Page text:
There was a tiny pause, and then she said, “That sounds right.”

He felt her tense under his hands as another contraction started, and he kept rubbing her back through it. She stood up when it was over. “Still ten minutes?” she asked him.


“If I hurry, I can get a shower before the next one. If I need you, I’ll yell, I promise.”

“Okay, I’ll be right here.”

She left the door to the bathroom open a couple of inches so he could hear her if she called, but she didn’t, and in about twenty minutes, she returned, wearing her loose, stretchy pants and shirt, her short hair damp.

“Any more contractions?” he asked.

“Two more. They’re not bad, but they seem to be pretty regular.”

“Should I call anybody?”

Her eyes filled, then overflowed, and he jumped up, surprised and anxious. He put his arms around her, and she leaned forward, crying on his shoulder. “What is it? What’s wrong?”

“Sorry,” she said, trying to stop. She reached for the box of tissues on the table.

He held onto her hand and led her to the couch. “Sit down and talk to me,” he said gently.

She sat next to him, and wiped her eyes and nose. “It’s not … I’m okay.”

“Patty …”

She gave him a faint smile. “You’re not supposed to call me that.”

“Martine, then, tell me. It’s me, you know. You can tell me anything.”

She nodded. “I know. It’s not that. It’s just … I try not to think about how it might have been different, and when you asked if you could call anybody, I realized that the people I really want to talk to now are people that you can’t call.”

“I’m sorry,” he said. “I should have thought. I’m an idiot.”

“No, no … ow! Dammit.” Her face changed as another contraction began. She breathed through it, then took another deep breath when it ended. “You know this will go on for hours, right?”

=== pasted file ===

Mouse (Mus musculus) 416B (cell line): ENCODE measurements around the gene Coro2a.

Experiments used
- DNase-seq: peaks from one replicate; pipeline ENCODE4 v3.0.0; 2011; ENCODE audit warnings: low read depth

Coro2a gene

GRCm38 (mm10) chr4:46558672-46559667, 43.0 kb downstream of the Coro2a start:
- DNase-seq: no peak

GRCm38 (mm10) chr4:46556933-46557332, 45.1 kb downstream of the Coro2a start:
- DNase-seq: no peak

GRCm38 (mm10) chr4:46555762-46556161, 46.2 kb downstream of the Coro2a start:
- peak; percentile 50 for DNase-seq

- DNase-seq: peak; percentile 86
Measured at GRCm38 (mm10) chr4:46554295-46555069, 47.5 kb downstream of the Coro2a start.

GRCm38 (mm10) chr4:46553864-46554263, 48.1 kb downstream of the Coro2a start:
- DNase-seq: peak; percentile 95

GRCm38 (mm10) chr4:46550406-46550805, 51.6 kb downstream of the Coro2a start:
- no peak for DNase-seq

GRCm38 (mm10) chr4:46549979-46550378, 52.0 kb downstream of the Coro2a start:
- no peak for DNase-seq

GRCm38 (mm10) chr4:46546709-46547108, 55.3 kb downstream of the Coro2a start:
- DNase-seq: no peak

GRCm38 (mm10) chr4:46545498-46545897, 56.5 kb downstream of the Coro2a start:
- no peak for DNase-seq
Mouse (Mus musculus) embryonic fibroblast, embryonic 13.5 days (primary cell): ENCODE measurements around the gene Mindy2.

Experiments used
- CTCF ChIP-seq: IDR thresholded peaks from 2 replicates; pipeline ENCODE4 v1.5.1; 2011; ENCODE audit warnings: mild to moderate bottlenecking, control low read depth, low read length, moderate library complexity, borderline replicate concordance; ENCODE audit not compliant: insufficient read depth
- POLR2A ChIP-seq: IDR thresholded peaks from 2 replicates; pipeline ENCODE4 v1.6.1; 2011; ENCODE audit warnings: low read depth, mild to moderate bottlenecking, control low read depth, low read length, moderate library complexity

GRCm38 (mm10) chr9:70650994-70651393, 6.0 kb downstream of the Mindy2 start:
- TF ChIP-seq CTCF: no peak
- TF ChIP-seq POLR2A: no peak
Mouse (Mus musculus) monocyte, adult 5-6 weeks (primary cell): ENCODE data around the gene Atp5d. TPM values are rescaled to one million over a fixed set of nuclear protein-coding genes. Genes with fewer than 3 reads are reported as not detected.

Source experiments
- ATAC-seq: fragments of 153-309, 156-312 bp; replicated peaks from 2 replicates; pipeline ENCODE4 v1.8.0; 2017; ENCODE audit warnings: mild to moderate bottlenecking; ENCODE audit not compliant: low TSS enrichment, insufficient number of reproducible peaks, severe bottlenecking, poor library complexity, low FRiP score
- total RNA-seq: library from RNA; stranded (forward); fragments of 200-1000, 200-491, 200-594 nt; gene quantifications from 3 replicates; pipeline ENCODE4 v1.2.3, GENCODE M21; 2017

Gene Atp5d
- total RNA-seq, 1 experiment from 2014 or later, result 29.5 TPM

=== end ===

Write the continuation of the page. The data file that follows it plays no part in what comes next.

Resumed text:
He shrugged. “I don’t have any other plans. How about if I call Sophie, though?”

“Actually, that might be a problem. She told me last night to be sure not to have the baby today. It was a joke at the time, but now it’s not so funny.”


“In the summer, she works as a guide and translator for exchange student groups. Today, she’s got a group of English kids in Avignon.”

“Where’s that?”

“About three hours away. They left early this morning.”

“But you’re not going to have the baby in three hours, so …”

“No, but they went on a bus, and anyway, she can’t just abandon fifty kids.”

“Oh, shit.”

“She’ll be back around ten tonight, so maybe she’ll be in time.” She didn’t sound too optimistic.

“What’s the backup plan?”

She turned away a little. “I’ll get Pascal to drive me to the hospital, and I’ll be fine on my own.” He started to talk, and she waved her hand at him. “No, listen. Julien and Sophie have been wonderful to me. Look at the way I’m living here. I’ve never had this much money in my life, and I never would have, if it hadn’t been for Gil. I’m grateful, really, really grateful, and I know my son will have everything he needs.” She paused a minute to fight back more tears. “But it’s not – Julien and Sophie have their own lives, the lives they were living before I turned up with practically no warning. If I were in New York, even if I were without Nat, my mom and Angelica would have their calendars cleared for this week just in case. Here, I have a few friends, but just casual friends. There’s nobody I can call and ask to hold my hand while I have a baby, but it’s okay. I kind of figured that’s the way it would be.”

“How about me?” It should be obvious, he thought.

“Please don’t feel that you have to offer,” she told him. “I mean, I knew you would, but it’s not … I don’t think it would be … it’s not pretty, you know, not like on TV. There’s blood and there’s probably going to be screaming. We watched medical films in prenatal classes.”

“I know.”

“I don’t want you to feel you have to, out of, I don’t know, politeness or something.”

He reached for her hand again. “If I say something, I mean it,” he said. “I won’t lie to you.”

She nodded, biting her lip.

“You think I’m too young?” he asked her directly.

It took her a few seconds to respond. “Maybe.”